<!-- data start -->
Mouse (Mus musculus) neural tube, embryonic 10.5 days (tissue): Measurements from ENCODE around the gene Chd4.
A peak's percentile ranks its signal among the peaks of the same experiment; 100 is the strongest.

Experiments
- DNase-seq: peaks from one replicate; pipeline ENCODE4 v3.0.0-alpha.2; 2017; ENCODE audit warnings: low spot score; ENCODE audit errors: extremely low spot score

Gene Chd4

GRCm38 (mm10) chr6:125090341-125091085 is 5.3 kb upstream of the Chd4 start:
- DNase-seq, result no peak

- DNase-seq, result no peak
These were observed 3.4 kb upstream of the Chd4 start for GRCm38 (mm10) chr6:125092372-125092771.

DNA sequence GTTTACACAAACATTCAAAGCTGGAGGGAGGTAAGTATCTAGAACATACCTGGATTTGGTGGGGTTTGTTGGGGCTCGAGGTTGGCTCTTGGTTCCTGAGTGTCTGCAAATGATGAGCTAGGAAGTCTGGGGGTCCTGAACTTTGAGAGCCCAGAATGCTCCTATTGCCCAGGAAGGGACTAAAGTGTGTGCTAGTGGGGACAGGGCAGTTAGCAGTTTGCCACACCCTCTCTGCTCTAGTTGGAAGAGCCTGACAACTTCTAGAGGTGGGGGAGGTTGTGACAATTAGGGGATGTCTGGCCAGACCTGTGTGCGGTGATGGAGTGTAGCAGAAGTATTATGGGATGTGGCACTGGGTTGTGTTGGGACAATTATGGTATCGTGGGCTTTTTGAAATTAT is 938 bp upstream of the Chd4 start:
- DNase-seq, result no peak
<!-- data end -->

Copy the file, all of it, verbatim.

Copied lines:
Mouse (Mus musculus) neural tube, embryonic 10.5 days (tissue): Measurements from ENCODE around the gene Chd4.
A peak's percentile ranks its signal among the peaks of the same experiment; 100 is the strongest.

Experiments
- DNase-seq: peaks from one replicate; pipeline ENCODE4 v3.0.0-alpha.2; 2017; ENCODE audit warnings: low spot score; ENCODE audit errors: extremely low spot score

Gene Chd4

GRCm38 (mm10) chr6:125090341-125091085 is 5.3 kb upstream of the Chd4 start:
- DNase-seq, result no peak

- DNase-seq, result no peak
These were observed 3.4 kb upstream of the Chd4 start for GRCm38 (mm10) chr6:125092372-125092771.

DNA sequence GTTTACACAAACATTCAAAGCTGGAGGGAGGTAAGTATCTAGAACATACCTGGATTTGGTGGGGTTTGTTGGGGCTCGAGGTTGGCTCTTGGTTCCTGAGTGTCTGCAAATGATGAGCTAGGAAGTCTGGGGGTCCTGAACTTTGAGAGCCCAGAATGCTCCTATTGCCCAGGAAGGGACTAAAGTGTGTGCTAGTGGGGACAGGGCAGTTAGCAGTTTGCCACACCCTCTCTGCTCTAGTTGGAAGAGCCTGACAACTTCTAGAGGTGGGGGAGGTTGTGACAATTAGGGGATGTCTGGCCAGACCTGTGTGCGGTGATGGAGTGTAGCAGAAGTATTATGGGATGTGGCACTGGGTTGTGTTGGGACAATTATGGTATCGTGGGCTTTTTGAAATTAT is 938 bp upstream of the Chd4 start:
- DNase-seq, result no peak